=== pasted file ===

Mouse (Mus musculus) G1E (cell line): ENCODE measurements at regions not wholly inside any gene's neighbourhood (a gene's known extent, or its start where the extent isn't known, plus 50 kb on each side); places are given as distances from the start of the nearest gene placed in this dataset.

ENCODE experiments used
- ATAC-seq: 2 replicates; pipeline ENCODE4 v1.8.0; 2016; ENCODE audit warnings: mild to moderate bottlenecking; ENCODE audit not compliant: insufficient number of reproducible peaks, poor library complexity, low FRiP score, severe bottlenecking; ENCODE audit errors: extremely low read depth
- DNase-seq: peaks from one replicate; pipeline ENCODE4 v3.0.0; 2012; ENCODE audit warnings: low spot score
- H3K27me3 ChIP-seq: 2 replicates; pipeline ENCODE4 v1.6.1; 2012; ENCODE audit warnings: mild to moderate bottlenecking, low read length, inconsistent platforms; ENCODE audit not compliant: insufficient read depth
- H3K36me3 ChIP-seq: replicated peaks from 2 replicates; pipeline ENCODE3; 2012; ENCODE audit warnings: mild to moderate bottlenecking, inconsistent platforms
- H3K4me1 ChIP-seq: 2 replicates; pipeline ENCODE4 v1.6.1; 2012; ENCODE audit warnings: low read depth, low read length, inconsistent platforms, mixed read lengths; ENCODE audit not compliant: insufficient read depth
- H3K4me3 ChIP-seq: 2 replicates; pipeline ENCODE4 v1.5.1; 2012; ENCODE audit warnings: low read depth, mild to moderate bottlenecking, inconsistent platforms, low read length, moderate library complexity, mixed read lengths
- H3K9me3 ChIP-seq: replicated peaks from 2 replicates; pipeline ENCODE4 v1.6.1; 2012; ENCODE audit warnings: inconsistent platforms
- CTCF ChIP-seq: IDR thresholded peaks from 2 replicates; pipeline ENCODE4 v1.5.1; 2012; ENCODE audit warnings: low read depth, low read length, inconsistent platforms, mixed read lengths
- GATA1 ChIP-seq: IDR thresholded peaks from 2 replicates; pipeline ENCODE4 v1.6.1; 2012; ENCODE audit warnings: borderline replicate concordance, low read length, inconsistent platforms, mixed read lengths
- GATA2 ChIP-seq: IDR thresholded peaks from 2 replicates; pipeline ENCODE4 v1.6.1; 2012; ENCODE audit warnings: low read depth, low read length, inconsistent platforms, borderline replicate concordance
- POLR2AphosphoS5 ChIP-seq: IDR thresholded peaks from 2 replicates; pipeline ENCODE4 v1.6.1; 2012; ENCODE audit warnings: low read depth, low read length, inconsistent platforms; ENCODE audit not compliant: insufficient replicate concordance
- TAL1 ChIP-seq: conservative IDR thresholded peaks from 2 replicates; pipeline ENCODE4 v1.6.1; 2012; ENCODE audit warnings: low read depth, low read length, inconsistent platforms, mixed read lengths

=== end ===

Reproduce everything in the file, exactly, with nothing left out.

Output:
Mouse (Mus musculus) G1E (cell line): ENCODE measurements at regions not wholly inside any gene's neighbourhood (a gene's known extent, or its start where the extent isn't known, plus 50 kb on each side); places are given as distances from the start of the nearest gene placed in this dataset.

ENCODE experiments used
- ATAC-seq: 2 replicates; pipeline ENCODE4 v1.8.0; 2016; ENCODE audit warnings: mild to moderate bottlenecking; ENCODE audit not compliant: insufficient number of reproducible peaks, poor library complexity, low FRiP score, severe bottlenecking; ENCODE audit errors: extremely low read depth
- DNase-seq: peaks from one replicate; pipeline ENCODE4 v3.0.0; 2012; ENCODE audit warnings: low spot score
- H3K27me3 ChIP-seq: 2 replicates; pipeline ENCODE4 v1.6.1; 2012; ENCODE audit warnings: mild to moderate bottlenecking, low read length, inconsistent platforms; ENCODE audit not compliant: insufficient read depth
- H3K36me3 ChIP-seq: replicated peaks from 2 replicates; pipeline ENCODE3; 2012; ENCODE audit warnings: mild to moderate bottlenecking, inconsistent platforms
- H3K4me1 ChIP-seq: 2 replicates; pipeline ENCODE4 v1.6.1; 2012; ENCODE audit warnings: low read depth, low read length, inconsistent platforms, mixed read lengths; ENCODE audit not compliant: insufficient read depth
- H3K4me3 ChIP-seq: 2 replicates; pipeline ENCODE4 v1.5.1; 2012; ENCODE audit warnings: low read depth, mild to moderate bottlenecking, inconsistent platforms, low read length, moderate library complexity, mixed read lengths
- H3K9me3 ChIP-seq: replicated peaks from 2 replicates; pipeline ENCODE4 v1.6.1; 2012; ENCODE audit warnings: inconsistent platforms
- CTCF ChIP-seq: IDR thresholded peaks from 2 replicates; pipeline ENCODE4 v1.5.1; 2012; ENCODE audit warnings: low read depth, low read length, inconsistent platforms, mixed read lengths
- GATA1 ChIP-seq: IDR thresholded peaks from 2 replicates; pipeline ENCODE4 v1.6.1; 2012; ENCODE audit warnings: borderline replicate concordance, low read length, inconsistent platforms, mixed read lengths
- GATA2 ChIP-seq: IDR thresholded peaks from 2 replicates; pipeline ENCODE4 v1.6.1; 2012; ENCODE audit warnings: low read depth, low read length, inconsistent platforms, borderline replicate concordance
- POLR2AphosphoS5 ChIP-seq: IDR thresholded peaks from 2 replicates; pipeline ENCODE4 v1.6.1; 2012; ENCODE audit warnings: low read depth, low read length, inconsistent platforms; ENCODE audit not compliant: insufficient replicate concordance
- TAL1 ChIP-seq: conservative IDR thresholded peaks from 2 replicates; pipeline ENCODE4 v1.6.1; 2012; ENCODE audit warnings: low read depth, low read length, inconsistent platforms, mixed read lengths